Skip to main content

Dear community,

I feel that it is somewhat obvious to state that the receipt of health care, under certain conditions, can be an ACE, especially when in childhood/developmental stages. I have been searching Google Scholar and PubMed for any direct references/papers that speak to this. In particular, can anyone point me to published academic/peer-reviewed references that describe how needing medical care/having medical problems as a child can be classifiable as an ACE? I know response to stress exposure is highly individualized. I did find some material about how ICU care often leads to PTSD but that is not ACE specific. I have seen (and included myself) the idea that medical issues / medical care in childhood can be a possible ACE on "expanded ACE lists" but want to reference it more thoroughly if possible. Thank you for any leads.

Matt Erb, PT, Senior Faculty, The Center for Mind-Body Medicine, and Independent Scholar

Original Post

Replies sorted oldest to newest

Matt, I think you are spot on!  Interestingly, this is the 3rd time this week that this issue has come up in conversation. Even outside of the intensity of an ICU setting - when a trusting relationship is not established with a healthcare provider - being asked difficult questions can be traumatizing or retraumatizing.  The importance of patience voice was a recurring theme across all the discussions. Patient voice needs to be at the center of trauma informed practices. Utilizing universal precautions ensures that all patients (and staff) are treated in a way that supports their autonomy and recognizes that lived experiences shape who we are and who we become. Thanks for bringing up such an important topic! Karen

An interesting question, to be sure! Using Karen's point of a trusting relationship and patient voice, I think that there might be a shift in culture because as a child, was I not there really as a commodity? The Doc didn't ever address me, he addressed my mom. She talked about me, but never to me. Never was my fear addressed until it proved resistant, and then some level of force was used. Or in the case of circumcisions, a paralytic. No pain killer. In infancy and childhood then, yes, there can be that experience, but being assumed as a "trusting" relationship, we discount the patient voice and experience and I would surmise that little research is conducted at all on this issue.

Somewhat relative is the fact that the #3 killer in the USA is medical error, John Hopkins reported. Yet that never shows up in official data. Why? One reason is underlying assumptions, such as mentioned above. Another could the pedastalizing of medical professions/als that we do in the US, and a third might be the cost of doing business. The data is therefore not reported. I think we see this in the current pandemic.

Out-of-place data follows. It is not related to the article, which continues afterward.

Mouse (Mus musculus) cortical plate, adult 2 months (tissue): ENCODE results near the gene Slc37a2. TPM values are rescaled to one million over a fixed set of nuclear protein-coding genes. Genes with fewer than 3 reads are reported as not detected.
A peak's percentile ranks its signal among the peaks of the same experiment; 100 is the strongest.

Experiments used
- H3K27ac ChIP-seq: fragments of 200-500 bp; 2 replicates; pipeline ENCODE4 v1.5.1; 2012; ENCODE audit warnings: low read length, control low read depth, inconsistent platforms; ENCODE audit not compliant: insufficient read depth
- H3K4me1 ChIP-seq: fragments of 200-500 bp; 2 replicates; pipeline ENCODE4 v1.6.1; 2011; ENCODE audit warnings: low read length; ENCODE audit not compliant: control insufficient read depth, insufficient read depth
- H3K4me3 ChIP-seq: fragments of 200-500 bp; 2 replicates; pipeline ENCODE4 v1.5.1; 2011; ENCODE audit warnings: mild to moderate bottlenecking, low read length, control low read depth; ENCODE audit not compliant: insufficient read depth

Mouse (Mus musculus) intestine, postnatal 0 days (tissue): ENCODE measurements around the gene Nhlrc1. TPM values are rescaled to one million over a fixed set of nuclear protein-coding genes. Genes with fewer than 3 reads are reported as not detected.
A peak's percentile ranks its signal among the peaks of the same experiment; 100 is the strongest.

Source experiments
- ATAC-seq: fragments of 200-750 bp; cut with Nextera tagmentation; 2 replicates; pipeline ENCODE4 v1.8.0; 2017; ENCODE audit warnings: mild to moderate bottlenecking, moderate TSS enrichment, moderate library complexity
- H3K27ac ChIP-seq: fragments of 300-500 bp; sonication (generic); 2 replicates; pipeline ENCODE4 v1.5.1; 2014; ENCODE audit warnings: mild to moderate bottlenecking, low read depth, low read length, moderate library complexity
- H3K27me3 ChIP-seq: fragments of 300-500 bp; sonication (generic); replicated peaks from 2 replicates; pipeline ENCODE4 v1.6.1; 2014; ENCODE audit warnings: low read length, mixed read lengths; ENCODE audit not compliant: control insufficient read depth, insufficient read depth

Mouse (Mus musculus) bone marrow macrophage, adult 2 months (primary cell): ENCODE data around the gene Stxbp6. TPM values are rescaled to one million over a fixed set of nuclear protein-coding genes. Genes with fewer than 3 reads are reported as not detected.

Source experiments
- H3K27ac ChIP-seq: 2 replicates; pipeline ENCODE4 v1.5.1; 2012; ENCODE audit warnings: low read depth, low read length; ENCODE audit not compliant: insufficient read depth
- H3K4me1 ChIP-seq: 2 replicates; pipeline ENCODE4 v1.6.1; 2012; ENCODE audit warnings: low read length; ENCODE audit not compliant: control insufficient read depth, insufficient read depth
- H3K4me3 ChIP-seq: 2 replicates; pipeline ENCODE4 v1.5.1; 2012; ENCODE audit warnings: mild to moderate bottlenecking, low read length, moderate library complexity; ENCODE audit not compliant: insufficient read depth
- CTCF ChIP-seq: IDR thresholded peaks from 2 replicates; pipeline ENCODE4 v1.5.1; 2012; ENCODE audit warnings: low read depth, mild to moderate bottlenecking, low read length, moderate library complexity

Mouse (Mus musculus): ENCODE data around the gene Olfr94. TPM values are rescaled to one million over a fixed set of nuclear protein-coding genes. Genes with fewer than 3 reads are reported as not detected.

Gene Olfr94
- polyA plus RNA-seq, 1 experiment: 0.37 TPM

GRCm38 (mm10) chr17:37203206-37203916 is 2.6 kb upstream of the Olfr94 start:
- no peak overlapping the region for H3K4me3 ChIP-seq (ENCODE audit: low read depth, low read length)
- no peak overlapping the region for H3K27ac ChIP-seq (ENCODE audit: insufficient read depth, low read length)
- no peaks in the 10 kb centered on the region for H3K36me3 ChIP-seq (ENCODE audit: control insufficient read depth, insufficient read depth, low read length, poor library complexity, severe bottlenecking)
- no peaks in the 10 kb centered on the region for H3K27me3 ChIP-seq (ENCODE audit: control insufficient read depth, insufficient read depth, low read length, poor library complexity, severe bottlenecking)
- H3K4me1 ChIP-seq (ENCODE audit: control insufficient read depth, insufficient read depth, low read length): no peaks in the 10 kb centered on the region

Hi Matt,

I just spent some time on pub med and gathered a list of articles, which helps with my own research interests in the role of early adversity as a risk factor for chronic illness (I write about the science on my blog Chronic Illness Trauma Studies).

I'm attaching some articles I found.

Included is a short list with some of the 9 most relevant articles that includes abstracts and links. These include a journal article I published this summer on the role of adverse babyhood experiences (ABEs), a term I've coined for effects of prenatal and perinatal events, including complications for the baby during and after birth until the 3rd birthday. ABEs include incubator care, hospitalization, invasive medical procedures, circumcision. I also pull together research on how these early events are risk factors for later effects of trauma (similar to ACEs) and also how events that are potentially traumatic for the mother also impact the baby, to also influence outcomes for both. I've attached a copy of my journal article.

I am also attaching a full list of 60 articles I found. I haven't read them and some will be more relevant than others. I can send you the list with the abstracts if you like.

Your question also helped me discover a national group that focuses on prevention of trauma in medical settings:

Take a look here:

The National Child Traumatic Stress Network

When I was in medical training 20 years ago, the hospital where I trained had a program to help prepare children for surgery. I don' t know if they specifically referred to it as preventing risk of trauma but they invested a great deal in it (McMaster University in Hamilton, Ontario). The work above looks very similar.

Also find a video here talking about somatic experiencing as a way of working with medical trauma in childhood, as another form of validation for the importance of and effects of medical trauma. Includes interviews with the founder of SE, with Robert Scaer and MD who describes his own medical trauma in a reference in the short list; and Ana DoValle who worked with the child in the example:

BOB SCAER is interviewed
I believe all types of trauma are relevant to include as ACEs. Most have been studied even if these studies are sometimes hidden and not easily found.



Add Reply

Copyright Β© 2021, PACEsConnection. All rights reserved.
Link copied to your clipboard.